"The PCI security standard has largely been a failure when you consider its initial purpose and history," Litan writes. "Target and other breached entities before it, such as Heartland Payment Systems, were all PCI compliant at the time of their breach."
She argues that the payment card industry - U.S. banking institutions and the major card brands, Visa, MasterCard, American Express and Discover - failed to address fundamental security issues after the first major card breach at Card Systems International in 2005.
"At the least, they should have upgraded the payment systems infrastructure to support end (retailer) to end (issuer) encryption for card data, much like PINs are managed today," she writes. "They should have also started migrating to stronger cardholder authentication (ala EMV chip cards) so that the magnetic stripe on the back of our cards can finally be eliminated."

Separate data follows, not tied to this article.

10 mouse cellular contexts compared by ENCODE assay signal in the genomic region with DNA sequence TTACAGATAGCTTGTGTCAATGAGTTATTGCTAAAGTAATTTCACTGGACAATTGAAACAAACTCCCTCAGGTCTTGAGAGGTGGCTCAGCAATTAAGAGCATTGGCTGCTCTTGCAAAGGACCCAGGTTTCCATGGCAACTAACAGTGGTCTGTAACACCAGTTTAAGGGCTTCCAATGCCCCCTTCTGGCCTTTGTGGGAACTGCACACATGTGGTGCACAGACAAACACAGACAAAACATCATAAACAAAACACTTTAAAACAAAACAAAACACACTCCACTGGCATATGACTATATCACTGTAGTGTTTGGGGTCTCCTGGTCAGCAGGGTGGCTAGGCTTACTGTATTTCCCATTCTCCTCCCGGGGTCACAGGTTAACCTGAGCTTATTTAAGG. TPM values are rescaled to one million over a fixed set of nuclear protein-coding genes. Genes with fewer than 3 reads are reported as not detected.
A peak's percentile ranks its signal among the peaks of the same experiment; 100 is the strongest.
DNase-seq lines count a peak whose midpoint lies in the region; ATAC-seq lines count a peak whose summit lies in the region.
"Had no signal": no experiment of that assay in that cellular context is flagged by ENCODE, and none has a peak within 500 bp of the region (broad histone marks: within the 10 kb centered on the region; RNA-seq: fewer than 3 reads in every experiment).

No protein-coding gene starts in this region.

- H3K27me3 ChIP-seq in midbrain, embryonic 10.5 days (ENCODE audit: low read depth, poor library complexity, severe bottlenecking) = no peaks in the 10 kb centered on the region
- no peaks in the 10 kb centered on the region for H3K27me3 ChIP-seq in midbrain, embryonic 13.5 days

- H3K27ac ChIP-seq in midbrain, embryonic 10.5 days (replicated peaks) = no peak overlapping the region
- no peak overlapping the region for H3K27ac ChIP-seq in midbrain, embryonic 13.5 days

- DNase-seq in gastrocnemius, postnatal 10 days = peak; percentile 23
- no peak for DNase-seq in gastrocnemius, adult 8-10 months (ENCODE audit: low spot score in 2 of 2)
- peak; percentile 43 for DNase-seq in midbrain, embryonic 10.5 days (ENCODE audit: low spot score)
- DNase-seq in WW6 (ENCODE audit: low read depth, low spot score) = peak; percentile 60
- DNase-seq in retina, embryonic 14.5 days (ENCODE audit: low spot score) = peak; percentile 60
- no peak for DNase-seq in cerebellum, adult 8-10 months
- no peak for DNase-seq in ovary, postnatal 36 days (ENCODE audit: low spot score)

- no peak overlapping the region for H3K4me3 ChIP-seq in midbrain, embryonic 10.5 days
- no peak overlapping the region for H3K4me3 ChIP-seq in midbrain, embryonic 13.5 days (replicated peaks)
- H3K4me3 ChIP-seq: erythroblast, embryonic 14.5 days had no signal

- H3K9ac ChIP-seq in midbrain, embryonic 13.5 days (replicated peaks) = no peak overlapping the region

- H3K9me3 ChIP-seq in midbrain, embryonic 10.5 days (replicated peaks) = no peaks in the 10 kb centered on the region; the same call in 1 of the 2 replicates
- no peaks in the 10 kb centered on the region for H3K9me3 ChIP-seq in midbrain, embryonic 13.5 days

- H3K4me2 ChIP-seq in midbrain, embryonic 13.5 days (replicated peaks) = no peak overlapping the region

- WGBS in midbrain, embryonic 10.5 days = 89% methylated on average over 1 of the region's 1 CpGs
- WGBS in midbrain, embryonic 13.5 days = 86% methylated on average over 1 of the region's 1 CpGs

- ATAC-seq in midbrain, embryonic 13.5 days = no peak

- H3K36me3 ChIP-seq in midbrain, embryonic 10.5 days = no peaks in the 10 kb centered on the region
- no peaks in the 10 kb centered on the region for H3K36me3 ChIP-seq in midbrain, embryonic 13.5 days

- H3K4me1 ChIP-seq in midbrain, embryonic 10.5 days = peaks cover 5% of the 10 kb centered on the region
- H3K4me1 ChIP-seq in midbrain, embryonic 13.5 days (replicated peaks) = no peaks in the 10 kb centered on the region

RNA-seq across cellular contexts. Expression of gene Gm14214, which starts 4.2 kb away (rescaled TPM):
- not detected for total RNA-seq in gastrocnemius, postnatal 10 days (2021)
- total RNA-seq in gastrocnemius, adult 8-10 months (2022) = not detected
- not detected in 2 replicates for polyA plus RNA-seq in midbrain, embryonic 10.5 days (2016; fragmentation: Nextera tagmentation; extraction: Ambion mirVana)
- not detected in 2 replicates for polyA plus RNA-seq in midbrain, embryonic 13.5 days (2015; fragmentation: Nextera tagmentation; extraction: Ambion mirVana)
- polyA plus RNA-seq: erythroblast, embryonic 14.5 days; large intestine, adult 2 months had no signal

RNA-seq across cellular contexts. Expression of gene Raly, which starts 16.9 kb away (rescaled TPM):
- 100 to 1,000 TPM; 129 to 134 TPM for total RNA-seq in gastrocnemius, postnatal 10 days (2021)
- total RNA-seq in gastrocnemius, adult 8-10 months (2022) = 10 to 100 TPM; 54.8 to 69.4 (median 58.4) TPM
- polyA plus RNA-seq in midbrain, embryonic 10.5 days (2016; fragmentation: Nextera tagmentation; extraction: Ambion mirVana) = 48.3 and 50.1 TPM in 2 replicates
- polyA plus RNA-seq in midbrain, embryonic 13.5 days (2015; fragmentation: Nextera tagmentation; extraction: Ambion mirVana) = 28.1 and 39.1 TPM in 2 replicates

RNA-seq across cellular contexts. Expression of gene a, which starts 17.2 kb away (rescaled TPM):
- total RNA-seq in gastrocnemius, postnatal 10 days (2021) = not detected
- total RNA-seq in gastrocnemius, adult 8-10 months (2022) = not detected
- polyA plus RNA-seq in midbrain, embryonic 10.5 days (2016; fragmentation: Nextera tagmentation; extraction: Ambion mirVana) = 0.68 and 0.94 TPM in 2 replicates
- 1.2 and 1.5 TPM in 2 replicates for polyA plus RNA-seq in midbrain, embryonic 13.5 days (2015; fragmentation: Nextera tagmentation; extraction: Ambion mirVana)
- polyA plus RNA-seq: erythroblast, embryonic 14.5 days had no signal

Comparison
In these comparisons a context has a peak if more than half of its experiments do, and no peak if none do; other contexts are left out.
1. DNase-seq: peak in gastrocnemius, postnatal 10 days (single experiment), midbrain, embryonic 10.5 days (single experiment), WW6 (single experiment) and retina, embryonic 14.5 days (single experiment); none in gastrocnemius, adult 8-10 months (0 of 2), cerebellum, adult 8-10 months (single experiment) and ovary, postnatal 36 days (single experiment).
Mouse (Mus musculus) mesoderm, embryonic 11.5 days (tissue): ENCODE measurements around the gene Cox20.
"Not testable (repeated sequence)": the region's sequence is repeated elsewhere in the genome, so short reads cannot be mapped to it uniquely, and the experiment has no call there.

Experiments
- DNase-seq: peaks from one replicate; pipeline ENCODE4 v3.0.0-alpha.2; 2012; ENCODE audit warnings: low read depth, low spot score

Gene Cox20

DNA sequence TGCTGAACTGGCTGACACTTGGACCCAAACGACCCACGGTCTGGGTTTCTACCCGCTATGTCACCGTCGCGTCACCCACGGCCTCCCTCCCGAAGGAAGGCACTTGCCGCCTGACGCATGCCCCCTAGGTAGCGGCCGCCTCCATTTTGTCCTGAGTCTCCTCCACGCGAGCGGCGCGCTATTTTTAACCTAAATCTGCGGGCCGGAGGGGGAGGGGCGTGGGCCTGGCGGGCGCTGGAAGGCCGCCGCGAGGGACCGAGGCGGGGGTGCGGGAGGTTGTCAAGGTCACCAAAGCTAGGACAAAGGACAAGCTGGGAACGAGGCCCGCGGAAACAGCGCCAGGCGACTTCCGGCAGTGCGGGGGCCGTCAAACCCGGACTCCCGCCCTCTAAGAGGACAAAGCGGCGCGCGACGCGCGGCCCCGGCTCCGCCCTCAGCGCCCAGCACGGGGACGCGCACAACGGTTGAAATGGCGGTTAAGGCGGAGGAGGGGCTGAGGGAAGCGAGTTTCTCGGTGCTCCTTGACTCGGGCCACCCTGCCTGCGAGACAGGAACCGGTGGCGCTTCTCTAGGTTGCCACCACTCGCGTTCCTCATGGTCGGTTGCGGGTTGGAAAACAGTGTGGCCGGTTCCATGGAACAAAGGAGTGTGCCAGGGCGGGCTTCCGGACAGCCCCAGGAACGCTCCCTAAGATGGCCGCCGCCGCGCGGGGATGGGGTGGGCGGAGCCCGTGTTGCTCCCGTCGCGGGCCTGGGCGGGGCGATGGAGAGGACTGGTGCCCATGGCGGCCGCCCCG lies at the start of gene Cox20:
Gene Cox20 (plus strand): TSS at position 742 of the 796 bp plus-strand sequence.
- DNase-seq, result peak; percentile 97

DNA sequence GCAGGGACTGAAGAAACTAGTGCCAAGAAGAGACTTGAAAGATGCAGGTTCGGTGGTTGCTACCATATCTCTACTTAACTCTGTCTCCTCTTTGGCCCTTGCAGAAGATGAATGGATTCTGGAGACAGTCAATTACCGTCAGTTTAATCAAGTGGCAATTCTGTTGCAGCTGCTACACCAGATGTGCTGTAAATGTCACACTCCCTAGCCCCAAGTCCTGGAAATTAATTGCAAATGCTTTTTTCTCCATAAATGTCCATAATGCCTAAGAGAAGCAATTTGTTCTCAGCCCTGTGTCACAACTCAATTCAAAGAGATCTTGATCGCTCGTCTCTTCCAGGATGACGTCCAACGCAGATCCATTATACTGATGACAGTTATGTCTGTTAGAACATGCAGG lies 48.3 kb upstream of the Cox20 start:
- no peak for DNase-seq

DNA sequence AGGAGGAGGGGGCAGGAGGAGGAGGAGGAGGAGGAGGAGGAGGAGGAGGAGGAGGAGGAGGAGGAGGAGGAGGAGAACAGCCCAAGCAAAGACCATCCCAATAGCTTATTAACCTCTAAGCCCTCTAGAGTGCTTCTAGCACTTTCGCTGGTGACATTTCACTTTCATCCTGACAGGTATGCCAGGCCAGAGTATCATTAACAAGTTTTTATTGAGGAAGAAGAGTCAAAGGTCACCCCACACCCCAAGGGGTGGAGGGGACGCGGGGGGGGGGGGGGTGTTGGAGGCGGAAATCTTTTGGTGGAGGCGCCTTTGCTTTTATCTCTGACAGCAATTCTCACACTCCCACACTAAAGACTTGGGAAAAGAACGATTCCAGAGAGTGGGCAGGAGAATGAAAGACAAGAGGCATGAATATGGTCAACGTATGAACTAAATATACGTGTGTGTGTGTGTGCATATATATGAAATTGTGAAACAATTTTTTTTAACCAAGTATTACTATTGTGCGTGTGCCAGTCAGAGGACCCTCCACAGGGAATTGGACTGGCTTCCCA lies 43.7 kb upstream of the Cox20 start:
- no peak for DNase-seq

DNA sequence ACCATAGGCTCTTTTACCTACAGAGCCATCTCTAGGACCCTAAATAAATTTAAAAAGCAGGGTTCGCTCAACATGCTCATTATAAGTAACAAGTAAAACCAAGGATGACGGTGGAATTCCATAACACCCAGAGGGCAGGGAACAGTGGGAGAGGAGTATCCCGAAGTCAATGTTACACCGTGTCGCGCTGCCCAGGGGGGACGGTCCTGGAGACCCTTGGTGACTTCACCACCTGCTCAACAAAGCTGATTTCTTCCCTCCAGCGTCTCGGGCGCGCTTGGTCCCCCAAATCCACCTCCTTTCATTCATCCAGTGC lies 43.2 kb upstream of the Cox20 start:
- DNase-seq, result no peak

Cards that conform to the Europay, MasterCard, Visa Standard, known as EMV, store data and interact with point-of-sale devices via a micro-processing chip, which cannot be skimmed like legacy mag-stripe cards.
Rather than taking the steps Litan outlines, the industry adopted PCI, putting the financial burden on merchants and processors to maintain compliance, the analyst says. Since then, the industry has seen a progression of high-profile breaches, including TJX, Heartland Payment Systems and now Target and Neiman Marcus.
"The [PCI] standard hasn't kept up with the latest attack vectors, and retailers can't be expected to know more than the security vendors do about detecting new forms of malware that evade conventional measures prescribed by PCI," Litan writes.
Gaps Are Common